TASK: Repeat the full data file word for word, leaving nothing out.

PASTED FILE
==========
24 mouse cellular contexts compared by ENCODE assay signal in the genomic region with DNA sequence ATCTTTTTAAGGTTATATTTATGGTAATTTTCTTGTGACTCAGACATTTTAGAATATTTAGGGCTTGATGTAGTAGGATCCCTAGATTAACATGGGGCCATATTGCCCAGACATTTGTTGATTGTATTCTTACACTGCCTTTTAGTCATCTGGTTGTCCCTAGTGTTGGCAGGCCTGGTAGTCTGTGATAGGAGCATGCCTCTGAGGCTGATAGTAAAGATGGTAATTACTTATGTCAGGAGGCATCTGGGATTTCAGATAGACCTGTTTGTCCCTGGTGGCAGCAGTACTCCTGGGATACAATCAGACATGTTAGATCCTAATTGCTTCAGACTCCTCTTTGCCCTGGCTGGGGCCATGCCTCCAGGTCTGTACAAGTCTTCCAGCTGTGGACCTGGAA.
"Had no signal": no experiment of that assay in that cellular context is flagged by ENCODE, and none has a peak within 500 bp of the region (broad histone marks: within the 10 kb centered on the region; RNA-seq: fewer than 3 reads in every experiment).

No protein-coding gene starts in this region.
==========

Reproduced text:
24 mouse cellular contexts compared by ENCODE assay signal in the genomic region with DNA sequence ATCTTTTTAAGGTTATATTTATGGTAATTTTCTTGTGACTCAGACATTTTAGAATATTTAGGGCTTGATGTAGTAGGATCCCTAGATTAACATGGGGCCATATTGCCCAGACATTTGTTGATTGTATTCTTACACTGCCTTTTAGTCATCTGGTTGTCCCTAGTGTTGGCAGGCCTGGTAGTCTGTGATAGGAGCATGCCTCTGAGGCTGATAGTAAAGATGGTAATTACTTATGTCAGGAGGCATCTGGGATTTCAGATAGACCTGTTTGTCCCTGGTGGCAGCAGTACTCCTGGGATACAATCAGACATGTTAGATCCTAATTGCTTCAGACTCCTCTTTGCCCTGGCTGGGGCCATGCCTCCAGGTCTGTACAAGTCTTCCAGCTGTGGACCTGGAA.
"Had no signal": no experiment of that assay in that cellular context is flagged by ENCODE, and none has a peak within 500 bp of the region (broad histone marks: within the 10 kb centered on the region; RNA-seq: fewer than 3 reads in every experiment).

No protein-coding gene starts in this region.